A preliminary diagnosis of left ovarian tumor as a source of ovarian malposition and incomplete ovarian torsion was made. An emergency laparoscopy was performed and intraoperative findings were suggestive of a chronic ovarian torsion with diffuse macroscopic changes (”blue-black” ovary) and the surgical team performed a left sided oophorectomy (Fig 11). Pathology revealed no signs of malignancy, with massive ovarian edema associated with areas of necrosis and infarction, secondary to possible ovarian torsion.
Ovarian torsion represents a gynaecological emergency that can affect women of all ages, but is most commonly seen in women of reproductive age (1). In patients with acute pelvic pain, ovarian torsion was diagnosed in 2.5-7.4 % of cases undergoing emergency surgery (2). Taking into consideration that the diagnosis can be misled and not all the cases are referred to surgery, the prevalence can be underestimated. Typically, the torsion is unilateral and involves usually ovarian masses over 5 cm or larger (3). More frequently, the torsion occurs in the right ovary as the sigmoid colon is limiting the mobility of the left ovary (4). Risk factors include pregnancy, ovarian stimulation, malformed fallopian tubes, tubal ligation, previous pelvic surgery and ovarian masses (5). The latter represents the cause for over half of ovarian torsion cases and include benign and malignant ovarian tumors. Among all risk factors, dermoid tumors are most common.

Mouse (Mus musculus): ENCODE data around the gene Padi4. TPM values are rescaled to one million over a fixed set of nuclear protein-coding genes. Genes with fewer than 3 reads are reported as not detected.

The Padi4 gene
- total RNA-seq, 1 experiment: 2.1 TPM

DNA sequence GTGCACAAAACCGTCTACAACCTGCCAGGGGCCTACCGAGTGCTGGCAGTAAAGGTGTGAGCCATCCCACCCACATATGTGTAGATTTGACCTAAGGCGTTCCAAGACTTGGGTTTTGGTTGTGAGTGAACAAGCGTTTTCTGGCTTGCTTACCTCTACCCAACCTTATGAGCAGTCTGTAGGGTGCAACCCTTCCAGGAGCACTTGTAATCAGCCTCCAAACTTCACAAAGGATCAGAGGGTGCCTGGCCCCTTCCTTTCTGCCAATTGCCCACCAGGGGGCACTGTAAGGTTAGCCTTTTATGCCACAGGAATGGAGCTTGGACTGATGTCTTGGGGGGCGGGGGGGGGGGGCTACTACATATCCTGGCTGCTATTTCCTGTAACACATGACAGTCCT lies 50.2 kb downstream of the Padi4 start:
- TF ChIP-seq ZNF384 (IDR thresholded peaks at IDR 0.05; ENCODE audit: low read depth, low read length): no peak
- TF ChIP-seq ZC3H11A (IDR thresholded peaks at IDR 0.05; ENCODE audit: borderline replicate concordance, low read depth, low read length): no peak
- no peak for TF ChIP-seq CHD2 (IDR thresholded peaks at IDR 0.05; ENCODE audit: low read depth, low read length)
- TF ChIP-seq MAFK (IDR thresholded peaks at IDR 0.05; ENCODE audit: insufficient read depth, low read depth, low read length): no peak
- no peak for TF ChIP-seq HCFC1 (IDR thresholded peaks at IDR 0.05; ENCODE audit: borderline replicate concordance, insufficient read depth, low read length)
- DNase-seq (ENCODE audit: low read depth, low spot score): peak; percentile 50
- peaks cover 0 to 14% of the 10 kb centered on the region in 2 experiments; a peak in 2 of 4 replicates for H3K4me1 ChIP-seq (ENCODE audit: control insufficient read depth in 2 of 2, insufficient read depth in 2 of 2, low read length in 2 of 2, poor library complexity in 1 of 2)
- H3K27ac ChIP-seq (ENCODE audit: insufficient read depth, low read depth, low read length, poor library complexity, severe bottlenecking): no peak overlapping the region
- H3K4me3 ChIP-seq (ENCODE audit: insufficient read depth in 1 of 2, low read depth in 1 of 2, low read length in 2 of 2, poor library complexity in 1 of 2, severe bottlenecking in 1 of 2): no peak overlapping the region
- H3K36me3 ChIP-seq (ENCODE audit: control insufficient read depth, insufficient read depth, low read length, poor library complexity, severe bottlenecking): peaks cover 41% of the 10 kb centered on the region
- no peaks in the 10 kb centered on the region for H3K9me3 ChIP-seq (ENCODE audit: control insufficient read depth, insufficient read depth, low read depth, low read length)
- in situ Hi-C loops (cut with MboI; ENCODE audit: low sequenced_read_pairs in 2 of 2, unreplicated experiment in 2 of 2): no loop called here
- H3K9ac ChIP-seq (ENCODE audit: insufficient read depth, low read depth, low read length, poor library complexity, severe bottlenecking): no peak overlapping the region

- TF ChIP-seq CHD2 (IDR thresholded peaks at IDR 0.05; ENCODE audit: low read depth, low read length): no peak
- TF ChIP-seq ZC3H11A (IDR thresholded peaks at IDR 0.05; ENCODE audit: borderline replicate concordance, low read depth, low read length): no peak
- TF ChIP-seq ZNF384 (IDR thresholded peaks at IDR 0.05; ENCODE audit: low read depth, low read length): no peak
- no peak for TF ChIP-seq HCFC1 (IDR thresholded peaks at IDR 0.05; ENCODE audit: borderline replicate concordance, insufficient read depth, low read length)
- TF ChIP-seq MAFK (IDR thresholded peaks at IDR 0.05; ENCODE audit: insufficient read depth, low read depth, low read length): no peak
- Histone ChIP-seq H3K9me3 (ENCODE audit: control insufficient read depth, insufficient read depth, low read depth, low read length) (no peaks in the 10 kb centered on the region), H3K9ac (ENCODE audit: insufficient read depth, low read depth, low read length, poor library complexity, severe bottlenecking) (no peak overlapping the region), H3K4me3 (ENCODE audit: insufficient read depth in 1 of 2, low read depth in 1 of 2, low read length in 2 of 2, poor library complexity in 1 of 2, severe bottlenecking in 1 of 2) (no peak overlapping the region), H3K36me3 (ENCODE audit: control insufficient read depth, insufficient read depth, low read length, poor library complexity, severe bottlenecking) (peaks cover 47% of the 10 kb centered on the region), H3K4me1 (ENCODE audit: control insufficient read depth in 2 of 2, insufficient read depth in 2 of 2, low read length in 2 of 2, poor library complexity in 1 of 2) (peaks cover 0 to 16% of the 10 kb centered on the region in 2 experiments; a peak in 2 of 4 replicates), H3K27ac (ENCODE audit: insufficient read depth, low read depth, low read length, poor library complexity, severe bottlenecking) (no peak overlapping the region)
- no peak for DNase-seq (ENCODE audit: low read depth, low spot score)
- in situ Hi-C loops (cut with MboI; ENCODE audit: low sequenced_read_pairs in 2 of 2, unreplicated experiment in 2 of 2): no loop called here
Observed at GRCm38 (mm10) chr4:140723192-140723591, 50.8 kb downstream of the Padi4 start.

In this case report, the patient had the left ovary affected despite the right-sided predilection and a history of previous pelvic surgery. Symptoms of ovarian torsion are non-specific but the classic presentation includes acute sharp or stabbing pain located unilateral in the lower abdomen, often with nausea and vomiting and even vaginal bleeding, symptoms highy variable depending on the extent of ischemic syndrome (6). Physical examination can reveal abdominal tenderness and a palpable pelvic mass. In some cases with incomplete torsion, patients can experience severe intermittent pain with asymptomatic periods (6). The clinical picture can bring into question other causes of acute abdomen such as ruptured follicular cyst, pelvic inflammatory disease, ectopic pregnancy, hematosalpinx, appendicitis and diverticulitis (7). In our case, the patient had the classical clinical presentation and in the first instance, the diagnosis was of an ovarian mass leading to torsion.